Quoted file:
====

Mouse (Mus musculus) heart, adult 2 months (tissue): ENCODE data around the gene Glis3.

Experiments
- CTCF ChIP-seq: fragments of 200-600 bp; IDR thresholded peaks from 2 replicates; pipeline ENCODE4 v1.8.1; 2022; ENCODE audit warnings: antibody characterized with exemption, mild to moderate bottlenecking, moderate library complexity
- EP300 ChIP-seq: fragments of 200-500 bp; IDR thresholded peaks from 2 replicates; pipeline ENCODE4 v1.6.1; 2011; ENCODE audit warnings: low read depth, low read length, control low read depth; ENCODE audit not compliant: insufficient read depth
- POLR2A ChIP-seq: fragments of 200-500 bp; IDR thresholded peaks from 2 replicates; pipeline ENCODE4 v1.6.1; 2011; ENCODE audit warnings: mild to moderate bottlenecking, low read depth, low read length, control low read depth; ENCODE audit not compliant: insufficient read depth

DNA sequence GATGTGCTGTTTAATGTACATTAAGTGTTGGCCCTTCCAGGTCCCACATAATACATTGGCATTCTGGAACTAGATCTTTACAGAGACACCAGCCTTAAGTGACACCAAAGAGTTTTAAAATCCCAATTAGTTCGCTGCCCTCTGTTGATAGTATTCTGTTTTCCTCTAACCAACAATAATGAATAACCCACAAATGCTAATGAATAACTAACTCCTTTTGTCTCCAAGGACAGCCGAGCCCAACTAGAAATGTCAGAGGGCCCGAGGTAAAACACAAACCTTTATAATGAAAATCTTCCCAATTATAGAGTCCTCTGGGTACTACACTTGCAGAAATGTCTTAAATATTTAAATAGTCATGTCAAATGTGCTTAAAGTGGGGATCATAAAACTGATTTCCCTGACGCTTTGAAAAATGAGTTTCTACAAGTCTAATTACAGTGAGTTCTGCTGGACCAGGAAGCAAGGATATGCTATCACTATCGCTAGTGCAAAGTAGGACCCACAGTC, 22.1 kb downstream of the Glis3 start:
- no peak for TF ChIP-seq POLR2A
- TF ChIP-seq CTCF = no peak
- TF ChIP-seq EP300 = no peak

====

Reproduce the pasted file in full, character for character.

Mouse (Mus musculus) heart, adult 2 months (tissue): ENCODE data around the gene Glis3.

Experiments
- CTCF ChIP-seq: fragments of 200-600 bp; IDR thresholded peaks from 2 replicates; pipeline ENCODE4 v1.8.1; 2022; ENCODE audit warnings: antibody characterized with exemption, mild to moderate bottlenecking, moderate library complexity
- EP300 ChIP-seq: fragments of 200-500 bp; IDR thresholded peaks from 2 replicates; pipeline ENCODE4 v1.6.1; 2011; ENCODE audit warnings: low read depth, low read length, control low read depth; ENCODE audit not compliant: insufficient read depth
- POLR2A ChIP-seq: fragments of 200-500 bp; IDR thresholded peaks from 2 replicates; pipeline ENCODE4 v1.6.1; 2011; ENCODE audit warnings: mild to moderate bottlenecking, low read depth, low read length, control low read depth; ENCODE audit not compliant: insufficient read depth

DNA sequence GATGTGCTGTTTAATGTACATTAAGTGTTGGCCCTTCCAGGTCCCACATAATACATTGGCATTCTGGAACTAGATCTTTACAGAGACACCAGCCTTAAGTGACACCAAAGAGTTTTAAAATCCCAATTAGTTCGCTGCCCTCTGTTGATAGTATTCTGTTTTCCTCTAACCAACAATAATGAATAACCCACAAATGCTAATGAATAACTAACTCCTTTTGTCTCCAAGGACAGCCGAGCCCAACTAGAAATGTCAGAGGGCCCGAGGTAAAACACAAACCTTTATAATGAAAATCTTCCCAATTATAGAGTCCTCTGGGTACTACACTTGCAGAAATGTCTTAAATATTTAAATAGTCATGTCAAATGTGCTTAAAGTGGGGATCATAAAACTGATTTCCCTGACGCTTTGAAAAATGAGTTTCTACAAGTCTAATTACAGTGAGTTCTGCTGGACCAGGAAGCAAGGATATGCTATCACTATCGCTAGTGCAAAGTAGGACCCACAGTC, 22.1 kb downstream of the Glis3 start:
- no peak for TF ChIP-seq POLR2A
- TF ChIP-seq CTCF = no peak
- TF ChIP-seq EP300 = no peak